Clinical Reviews in Allergy & Immunology

, Volume 48, Issue 1, pp 84–96

Immunobiology of Critical Pediatric Asthma

Article

DOI: 10.1007/s12016-014-8409-z

Cite this article as:
Galowitz, S. & Chang, C. Clinic Rev Allerg Immunol (2015) 48: 84. doi:10.1007/s12016-014-8409-z

Abstract

Asthma is a heterogeneous disease with numerous clinical phenotypes. Severe asthma constitutes about 10 % of all cases of asthma. There is significant geographic and regional variation in the incidence and severity of asthma. Other important factors include gender, ethnicity, living environment, lifestyle, socioeconomic class, and pathophysiology. These factors can often be identified as either genetic or environmental influences on asthma severity. The immune system derangements in severe asthma are poorly understood. Many molecules and cell types have been implicated in severe asthma, including neutrophils, airway epithelial cells, thymic stromal lymphopoietin, and even filaggrin. Recently, vitamin D has been thought to have a role in the severity of asthma. Aspirin exacerbated respiratory disease is an example of a phenotype that includes severe asthma as a feature. This suggests a role of leukotrienes or prostaglandins in the pathogenesis of severe asthma. Both the innate and adaptive immune system may play a role in the development of severe asthma. Besides filaggrin, other factors of the innate immune system, including TLR4 and TLR9 have been implicated in asthma. Airway epithelial cells possess pattern recognition receptors that recognize danger or pathogen-associated molecular patterns, and the result of binding of the ligand is the triggering of a signaling pathway that ultimately can lead to an activation of inflammatory mediators through the action of calcineurin and NF-κB. Components of the adaptive immune system, including TH2 and Th17 cells, have been implicated in the pathogenesis of asthma. The fact that so many molecules and cells may be variably involved in asthma patients, coupled with the presence of redundant pathways that lead to secretion of inflammatory mediators, make the development of effective drugs for the treatment of asthma extremely difficult. A better understanding of the heterogeneity and what drives this diversity on a genetic and epigenetic level will help to develop strategies for novel therapeutic agents or methods.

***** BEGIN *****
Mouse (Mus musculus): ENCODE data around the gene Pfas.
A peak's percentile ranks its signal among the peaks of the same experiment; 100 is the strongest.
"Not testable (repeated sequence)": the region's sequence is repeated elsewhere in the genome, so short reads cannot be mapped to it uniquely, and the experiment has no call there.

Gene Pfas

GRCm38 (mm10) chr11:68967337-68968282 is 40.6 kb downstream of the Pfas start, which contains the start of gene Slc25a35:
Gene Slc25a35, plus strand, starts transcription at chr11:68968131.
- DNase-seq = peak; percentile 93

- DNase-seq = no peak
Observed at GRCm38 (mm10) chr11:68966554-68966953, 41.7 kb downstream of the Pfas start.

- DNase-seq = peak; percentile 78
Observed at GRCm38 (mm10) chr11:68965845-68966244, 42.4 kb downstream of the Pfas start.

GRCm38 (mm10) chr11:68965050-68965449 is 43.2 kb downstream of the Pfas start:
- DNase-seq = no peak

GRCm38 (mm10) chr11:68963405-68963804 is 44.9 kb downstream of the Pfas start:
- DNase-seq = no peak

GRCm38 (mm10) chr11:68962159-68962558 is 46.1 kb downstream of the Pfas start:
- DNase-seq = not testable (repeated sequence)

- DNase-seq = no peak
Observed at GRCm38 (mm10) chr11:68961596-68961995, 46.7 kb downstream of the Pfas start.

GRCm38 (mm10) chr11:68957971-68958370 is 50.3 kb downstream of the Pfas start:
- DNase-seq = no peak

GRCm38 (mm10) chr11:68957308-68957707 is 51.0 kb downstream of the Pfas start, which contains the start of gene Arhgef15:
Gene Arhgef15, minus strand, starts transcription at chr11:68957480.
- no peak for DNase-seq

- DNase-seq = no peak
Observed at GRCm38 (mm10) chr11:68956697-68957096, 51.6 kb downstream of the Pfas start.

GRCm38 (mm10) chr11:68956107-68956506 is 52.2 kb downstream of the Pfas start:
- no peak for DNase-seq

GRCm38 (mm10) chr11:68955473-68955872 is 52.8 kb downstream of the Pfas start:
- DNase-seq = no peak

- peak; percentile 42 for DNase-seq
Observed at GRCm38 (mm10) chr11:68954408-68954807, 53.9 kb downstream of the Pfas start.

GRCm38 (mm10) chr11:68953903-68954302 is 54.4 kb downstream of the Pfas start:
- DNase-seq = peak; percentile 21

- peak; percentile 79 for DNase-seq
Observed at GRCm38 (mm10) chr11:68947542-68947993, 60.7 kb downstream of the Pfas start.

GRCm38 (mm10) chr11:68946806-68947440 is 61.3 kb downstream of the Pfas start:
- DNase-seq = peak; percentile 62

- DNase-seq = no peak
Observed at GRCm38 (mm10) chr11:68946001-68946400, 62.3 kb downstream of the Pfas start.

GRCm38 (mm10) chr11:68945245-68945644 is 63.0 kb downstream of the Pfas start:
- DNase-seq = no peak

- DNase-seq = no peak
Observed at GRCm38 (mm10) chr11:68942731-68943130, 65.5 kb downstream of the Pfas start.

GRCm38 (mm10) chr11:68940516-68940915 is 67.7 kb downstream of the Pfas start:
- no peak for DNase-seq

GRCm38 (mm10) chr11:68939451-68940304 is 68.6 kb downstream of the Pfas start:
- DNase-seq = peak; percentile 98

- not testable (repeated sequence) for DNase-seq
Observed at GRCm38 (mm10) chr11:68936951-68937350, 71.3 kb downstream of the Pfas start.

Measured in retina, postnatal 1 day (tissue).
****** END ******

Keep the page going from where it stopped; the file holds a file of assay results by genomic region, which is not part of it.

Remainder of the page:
Keywords

Severe asthma Asthma phenotypes Thymic stromal lymphopoietin T-helper cells Dendritic cells TH2 cells Eosinophils Eosinophilic asthma Leukotrienes Innate immunity Toll-like receptors Airway epithelial cells Prostaglandins Biological response modifier therapy Immunotherapy Vitamin D 

Copyright information

© Springer Science+Business Media New York 2014

Authors and Affiliations

  1. 1.Division of Allergy and ImmunologyThomas Jefferson UniversityWilmingtonUSA
  2. 2.Division of Allergy, Asthma and ImmunologyA.I. duPont Hospital for ChildrenWilmingtonUSA

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